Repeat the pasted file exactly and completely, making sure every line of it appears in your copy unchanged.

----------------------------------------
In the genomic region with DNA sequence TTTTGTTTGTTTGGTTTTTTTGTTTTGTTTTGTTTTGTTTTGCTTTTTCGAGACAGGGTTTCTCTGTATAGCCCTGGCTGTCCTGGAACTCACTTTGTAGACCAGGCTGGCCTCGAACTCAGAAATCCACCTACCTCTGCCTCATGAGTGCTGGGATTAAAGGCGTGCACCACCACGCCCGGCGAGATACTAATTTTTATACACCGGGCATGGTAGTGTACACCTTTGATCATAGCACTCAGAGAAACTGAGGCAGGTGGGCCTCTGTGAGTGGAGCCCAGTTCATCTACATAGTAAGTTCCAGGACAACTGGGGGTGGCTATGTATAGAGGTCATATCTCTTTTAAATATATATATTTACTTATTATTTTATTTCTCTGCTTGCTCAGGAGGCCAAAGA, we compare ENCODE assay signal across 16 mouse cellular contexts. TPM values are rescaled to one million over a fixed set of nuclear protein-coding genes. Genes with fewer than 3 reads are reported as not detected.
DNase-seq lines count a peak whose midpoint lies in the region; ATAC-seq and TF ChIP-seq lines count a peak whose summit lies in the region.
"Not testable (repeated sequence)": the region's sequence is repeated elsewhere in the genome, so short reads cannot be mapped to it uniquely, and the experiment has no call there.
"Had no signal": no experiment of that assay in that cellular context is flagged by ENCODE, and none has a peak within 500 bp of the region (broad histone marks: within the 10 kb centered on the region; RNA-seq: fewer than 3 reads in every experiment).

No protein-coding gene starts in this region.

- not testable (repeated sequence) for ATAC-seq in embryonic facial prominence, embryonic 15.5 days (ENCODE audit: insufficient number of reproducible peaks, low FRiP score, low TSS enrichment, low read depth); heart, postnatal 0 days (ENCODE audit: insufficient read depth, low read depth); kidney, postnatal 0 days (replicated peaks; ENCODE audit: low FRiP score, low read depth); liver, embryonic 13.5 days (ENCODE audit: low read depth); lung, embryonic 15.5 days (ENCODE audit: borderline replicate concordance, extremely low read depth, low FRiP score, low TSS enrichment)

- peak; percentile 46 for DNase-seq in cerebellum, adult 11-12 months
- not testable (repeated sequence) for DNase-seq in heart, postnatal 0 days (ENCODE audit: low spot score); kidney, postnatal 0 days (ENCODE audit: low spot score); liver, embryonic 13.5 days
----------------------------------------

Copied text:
In the genomic region with DNA sequence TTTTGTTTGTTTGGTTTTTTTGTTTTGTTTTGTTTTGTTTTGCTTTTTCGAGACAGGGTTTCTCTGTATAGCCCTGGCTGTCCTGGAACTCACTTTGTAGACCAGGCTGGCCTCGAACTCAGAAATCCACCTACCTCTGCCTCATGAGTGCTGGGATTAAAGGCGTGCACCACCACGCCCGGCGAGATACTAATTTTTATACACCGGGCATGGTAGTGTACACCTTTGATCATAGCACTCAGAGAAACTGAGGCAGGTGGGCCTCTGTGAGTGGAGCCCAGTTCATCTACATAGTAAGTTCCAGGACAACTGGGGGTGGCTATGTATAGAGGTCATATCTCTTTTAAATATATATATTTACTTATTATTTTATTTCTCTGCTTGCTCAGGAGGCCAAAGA, we compare ENCODE assay signal across 16 mouse cellular contexts. TPM values are rescaled to one million over a fixed set of nuclear protein-coding genes. Genes with fewer than 3 reads are reported as not detected.
DNase-seq lines count a peak whose midpoint lies in the region; ATAC-seq and TF ChIP-seq lines count a peak whose summit lies in the region.
"Not testable (repeated sequence)": the region's sequence is repeated elsewhere in the genome, so short reads cannot be mapped to it uniquely, and the experiment has no call there.
"Had no signal": no experiment of that assay in that cellular context is flagged by ENCODE, and none has a peak within 500 bp of the region (broad histone marks: within the 10 kb centered on the region; RNA-seq: fewer than 3 reads in every experiment).

No protein-coding gene starts in this region.

- not testable (repeated sequence) for ATAC-seq in embryonic facial prominence, embryonic 15.5 days (ENCODE audit: insufficient number of reproducible peaks, low FRiP score, low TSS enrichment, low read depth); heart, postnatal 0 days (ENCODE audit: insufficient read depth, low read depth); kidney, postnatal 0 days (replicated peaks; ENCODE audit: low FRiP score, low read depth); liver, embryonic 13.5 days (ENCODE audit: low read depth); lung, embryonic 15.5 days (ENCODE audit: borderline replicate concordance, extremely low read depth, low FRiP score, low TSS enrichment)

- peak; percentile 46 for DNase-seq in cerebellum, adult 11-12 months
- not testable (repeated sequence) for DNase-seq in heart, postnatal 0 days (ENCODE audit: low spot score); kidney, postnatal 0 days (ENCODE audit: low spot score); liver, embryonic 13.5 days